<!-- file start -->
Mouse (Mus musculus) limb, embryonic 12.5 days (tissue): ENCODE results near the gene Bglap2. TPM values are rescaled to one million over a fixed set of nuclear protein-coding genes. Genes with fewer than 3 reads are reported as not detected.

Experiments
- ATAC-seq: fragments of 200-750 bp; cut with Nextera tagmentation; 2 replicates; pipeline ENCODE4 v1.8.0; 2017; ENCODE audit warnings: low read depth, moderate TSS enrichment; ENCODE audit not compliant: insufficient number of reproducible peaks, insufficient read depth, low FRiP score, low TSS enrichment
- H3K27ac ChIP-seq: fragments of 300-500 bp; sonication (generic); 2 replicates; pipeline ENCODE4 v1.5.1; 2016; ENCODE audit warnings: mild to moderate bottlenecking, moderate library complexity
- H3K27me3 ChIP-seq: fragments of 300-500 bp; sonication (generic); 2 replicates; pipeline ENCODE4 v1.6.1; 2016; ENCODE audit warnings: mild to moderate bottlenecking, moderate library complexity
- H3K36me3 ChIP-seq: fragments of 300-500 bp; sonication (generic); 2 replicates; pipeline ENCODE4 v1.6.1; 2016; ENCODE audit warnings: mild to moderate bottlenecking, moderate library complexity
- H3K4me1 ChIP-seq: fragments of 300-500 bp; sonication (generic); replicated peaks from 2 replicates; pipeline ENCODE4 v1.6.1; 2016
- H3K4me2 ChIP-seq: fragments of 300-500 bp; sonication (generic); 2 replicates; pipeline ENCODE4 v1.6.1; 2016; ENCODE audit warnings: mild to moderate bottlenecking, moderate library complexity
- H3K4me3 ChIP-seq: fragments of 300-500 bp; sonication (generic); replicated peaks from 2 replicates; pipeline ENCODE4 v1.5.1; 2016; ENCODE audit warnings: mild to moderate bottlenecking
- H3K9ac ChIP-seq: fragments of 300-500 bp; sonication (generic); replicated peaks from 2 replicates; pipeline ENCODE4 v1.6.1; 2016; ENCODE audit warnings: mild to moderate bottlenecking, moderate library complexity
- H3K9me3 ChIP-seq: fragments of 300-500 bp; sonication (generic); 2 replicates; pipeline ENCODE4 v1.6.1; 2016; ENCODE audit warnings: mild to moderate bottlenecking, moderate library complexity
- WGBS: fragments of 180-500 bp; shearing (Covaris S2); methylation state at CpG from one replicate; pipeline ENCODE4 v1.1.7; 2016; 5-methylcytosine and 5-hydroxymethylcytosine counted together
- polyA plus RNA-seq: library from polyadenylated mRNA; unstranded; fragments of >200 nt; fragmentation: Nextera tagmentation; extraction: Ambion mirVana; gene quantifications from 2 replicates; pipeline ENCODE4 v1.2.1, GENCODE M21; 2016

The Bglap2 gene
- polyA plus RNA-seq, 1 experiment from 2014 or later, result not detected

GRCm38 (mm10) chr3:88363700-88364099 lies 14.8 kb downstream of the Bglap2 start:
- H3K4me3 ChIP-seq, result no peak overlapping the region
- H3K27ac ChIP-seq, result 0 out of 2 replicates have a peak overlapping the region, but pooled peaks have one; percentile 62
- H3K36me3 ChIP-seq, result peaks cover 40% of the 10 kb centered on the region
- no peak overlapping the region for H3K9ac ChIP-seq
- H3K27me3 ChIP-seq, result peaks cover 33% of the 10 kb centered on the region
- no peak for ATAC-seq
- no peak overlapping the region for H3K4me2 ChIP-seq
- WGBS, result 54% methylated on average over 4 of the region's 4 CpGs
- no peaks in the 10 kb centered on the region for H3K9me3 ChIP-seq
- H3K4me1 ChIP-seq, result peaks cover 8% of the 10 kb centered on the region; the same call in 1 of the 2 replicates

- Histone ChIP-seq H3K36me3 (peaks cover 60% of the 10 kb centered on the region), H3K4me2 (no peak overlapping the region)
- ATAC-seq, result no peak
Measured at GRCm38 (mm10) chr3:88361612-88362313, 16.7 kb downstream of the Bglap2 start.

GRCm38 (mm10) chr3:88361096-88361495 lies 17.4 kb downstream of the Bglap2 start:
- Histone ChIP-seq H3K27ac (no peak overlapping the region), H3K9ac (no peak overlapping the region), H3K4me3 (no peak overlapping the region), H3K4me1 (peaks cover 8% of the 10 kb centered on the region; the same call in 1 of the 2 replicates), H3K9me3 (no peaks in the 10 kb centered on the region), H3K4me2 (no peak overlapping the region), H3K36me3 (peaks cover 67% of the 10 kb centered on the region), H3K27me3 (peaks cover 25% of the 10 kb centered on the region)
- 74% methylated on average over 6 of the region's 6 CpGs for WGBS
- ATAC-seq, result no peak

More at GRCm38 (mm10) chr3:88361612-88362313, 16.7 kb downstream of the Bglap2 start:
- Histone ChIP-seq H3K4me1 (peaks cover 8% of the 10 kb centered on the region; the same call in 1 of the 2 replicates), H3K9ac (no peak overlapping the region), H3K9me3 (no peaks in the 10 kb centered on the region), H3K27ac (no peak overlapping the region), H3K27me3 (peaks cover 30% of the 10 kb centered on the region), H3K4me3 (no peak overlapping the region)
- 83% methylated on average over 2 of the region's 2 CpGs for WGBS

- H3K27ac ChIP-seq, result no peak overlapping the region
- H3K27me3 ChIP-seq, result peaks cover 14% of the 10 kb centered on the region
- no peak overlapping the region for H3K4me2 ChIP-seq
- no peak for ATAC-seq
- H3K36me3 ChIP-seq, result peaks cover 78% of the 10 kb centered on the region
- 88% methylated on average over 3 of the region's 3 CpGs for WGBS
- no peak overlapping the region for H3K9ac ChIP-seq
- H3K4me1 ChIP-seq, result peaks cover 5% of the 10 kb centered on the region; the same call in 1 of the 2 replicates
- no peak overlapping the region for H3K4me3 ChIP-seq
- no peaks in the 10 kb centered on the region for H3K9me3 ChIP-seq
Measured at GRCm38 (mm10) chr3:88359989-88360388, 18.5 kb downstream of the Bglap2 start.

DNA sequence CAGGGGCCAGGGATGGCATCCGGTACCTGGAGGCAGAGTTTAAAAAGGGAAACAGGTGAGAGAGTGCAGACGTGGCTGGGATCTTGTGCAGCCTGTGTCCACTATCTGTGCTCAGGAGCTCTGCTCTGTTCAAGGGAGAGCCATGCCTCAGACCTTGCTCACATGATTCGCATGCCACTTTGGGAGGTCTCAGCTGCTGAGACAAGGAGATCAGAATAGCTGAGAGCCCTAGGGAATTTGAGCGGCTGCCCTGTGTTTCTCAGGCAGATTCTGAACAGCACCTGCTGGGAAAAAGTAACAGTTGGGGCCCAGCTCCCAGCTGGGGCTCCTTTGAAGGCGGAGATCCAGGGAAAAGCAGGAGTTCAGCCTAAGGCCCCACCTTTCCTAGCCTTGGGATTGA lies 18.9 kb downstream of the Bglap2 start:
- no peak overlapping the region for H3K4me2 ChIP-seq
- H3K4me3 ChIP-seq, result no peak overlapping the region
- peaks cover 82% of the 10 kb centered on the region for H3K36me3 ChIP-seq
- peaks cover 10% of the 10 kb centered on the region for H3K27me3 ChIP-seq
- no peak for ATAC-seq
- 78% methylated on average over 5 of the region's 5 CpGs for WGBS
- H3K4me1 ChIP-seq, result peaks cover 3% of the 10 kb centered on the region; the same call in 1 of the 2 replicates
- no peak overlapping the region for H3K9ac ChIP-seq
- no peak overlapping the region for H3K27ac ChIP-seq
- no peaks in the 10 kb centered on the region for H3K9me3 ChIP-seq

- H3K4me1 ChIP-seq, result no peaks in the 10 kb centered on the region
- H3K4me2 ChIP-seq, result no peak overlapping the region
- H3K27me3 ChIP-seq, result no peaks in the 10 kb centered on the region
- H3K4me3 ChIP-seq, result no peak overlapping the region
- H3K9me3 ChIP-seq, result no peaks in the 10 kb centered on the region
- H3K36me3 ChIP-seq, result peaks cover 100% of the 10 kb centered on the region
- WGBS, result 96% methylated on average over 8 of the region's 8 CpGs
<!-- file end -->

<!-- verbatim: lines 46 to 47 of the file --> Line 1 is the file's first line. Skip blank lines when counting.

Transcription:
- no peaks in the 10 kb centered on the region for H3K9me3 ChIP-seq
Measured at GRCm38 (mm10) chr3:88359989-88360388, 18.5 kb downstream of the Bglap2 start.